still a reasonably expensive and new invention, especially in rural areas. If
network technologies really were essential for such learning, it would not have
been understood and defined, as it was, so early amid those progressive, but
still retrograde circumstances (Corbeil and
Corbeil, 2015). Garrison (2011) expands
upon this notion, arguing that, while currently, the internet is the cheapest
and most efficient means of e-learning, that by no means made it the most
common practice in the past. Particularly when considering the fact that plenty
of e-learning did, and still does take place without internet access, even in
the modern day (Banfield and Kay, 2012). Conversely though, Rosenberg (2001) reasons
that e-learning as a concept is fundamentally tied to the rise of the internet,
and as such it cannot take place, in any form without the use of networked
technologies, since, they alone are essential to the entire premise. Thus, it
is the World-Wide Web, and not digital hardware that is most vital to the
concept of e-learning. Indeed, this does seem to hold true within the context
of modern schooling, given the fact that, the internet does appear to be the
primary medium though which students work on e-learning tasks, going well
beyond the capabilities of simple interactions with a single computer
(Baporikar, 2014). Merrienboer, Bastiaens and Hoogveld (2004) further this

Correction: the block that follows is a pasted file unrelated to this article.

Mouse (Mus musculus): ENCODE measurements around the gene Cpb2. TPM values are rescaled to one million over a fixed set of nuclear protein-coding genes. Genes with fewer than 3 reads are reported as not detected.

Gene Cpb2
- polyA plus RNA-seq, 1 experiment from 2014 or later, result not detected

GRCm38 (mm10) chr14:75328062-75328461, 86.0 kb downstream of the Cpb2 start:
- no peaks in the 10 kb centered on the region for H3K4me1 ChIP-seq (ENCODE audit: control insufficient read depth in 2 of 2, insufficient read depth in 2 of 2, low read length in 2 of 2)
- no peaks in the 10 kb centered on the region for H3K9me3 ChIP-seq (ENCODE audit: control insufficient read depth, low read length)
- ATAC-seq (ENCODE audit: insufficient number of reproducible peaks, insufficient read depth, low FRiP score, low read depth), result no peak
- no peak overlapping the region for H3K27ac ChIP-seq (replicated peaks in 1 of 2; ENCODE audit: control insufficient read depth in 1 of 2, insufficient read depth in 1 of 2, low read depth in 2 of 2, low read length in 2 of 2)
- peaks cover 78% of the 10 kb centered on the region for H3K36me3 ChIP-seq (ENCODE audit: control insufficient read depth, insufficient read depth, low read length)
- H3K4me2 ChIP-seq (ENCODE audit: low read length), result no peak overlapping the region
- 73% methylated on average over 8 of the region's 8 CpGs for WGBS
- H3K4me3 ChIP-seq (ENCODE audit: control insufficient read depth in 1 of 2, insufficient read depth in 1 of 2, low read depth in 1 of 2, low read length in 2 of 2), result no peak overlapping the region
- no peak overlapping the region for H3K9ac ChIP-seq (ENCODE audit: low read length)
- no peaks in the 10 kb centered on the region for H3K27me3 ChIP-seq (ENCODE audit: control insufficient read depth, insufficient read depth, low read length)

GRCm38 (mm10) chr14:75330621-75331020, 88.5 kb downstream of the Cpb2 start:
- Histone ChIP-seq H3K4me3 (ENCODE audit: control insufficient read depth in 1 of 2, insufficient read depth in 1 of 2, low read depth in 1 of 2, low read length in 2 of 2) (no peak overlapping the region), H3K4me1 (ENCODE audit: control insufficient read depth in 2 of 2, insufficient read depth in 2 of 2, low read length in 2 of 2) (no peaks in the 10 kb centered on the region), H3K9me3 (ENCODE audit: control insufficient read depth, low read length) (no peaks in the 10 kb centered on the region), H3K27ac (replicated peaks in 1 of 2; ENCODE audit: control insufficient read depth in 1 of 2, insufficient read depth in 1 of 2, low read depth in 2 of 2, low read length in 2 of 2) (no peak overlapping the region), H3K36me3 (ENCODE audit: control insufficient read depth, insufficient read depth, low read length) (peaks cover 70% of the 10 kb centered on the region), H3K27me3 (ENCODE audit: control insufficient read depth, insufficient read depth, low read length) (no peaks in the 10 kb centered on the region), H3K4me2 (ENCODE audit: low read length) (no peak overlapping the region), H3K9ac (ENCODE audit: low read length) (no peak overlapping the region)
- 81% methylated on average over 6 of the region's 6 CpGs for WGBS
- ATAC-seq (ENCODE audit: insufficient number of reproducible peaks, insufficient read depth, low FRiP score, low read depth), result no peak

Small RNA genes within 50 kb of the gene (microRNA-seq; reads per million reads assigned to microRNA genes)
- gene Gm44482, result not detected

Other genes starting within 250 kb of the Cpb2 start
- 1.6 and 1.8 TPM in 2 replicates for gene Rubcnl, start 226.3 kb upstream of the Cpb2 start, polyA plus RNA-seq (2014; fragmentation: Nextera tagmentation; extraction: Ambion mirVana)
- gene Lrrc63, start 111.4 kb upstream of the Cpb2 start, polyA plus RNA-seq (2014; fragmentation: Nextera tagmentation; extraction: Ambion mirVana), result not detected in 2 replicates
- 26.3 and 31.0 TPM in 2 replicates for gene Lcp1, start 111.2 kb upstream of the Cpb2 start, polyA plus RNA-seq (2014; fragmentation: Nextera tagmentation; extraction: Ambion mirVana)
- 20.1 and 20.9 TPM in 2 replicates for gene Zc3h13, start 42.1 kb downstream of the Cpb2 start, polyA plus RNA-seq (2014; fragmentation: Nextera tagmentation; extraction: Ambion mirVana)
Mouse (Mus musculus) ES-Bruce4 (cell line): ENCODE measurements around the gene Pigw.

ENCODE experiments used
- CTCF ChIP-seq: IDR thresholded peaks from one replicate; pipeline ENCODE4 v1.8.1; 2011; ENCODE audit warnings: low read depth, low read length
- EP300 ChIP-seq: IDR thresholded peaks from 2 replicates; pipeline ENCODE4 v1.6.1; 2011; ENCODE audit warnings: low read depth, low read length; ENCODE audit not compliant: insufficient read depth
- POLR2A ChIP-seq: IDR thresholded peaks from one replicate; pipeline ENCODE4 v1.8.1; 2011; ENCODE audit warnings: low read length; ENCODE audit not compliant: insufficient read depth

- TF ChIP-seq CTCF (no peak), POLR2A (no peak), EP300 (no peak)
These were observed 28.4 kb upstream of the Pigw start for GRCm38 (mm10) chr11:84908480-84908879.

point, asserting that if internet access really was not necessary for e-learning,
then it would have made little sense calling it ‘e-learning’ in the first
place.

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                              Though conflicting,
Rossett and Rosenberg’s definitions come the closest to explaining how most education
professionals understand e-learning. With more prevalent support falling upon
the formers notion of the internet as a useful extension of e-learning, as
opposed to its most defining characteristic (Bhatia and Mittal, 2009). The UK
governments DfES consultation document adds additional credibility to this perception,
recognising the relevance of the internet in e-learning, but ultimately reaffirming
the overriding importance of joint information and communication technology
(ICT) tools (Department for Education and Skills, 2003). Balancing these
conflicting definitions, for the purpose of this essay, the term e-learning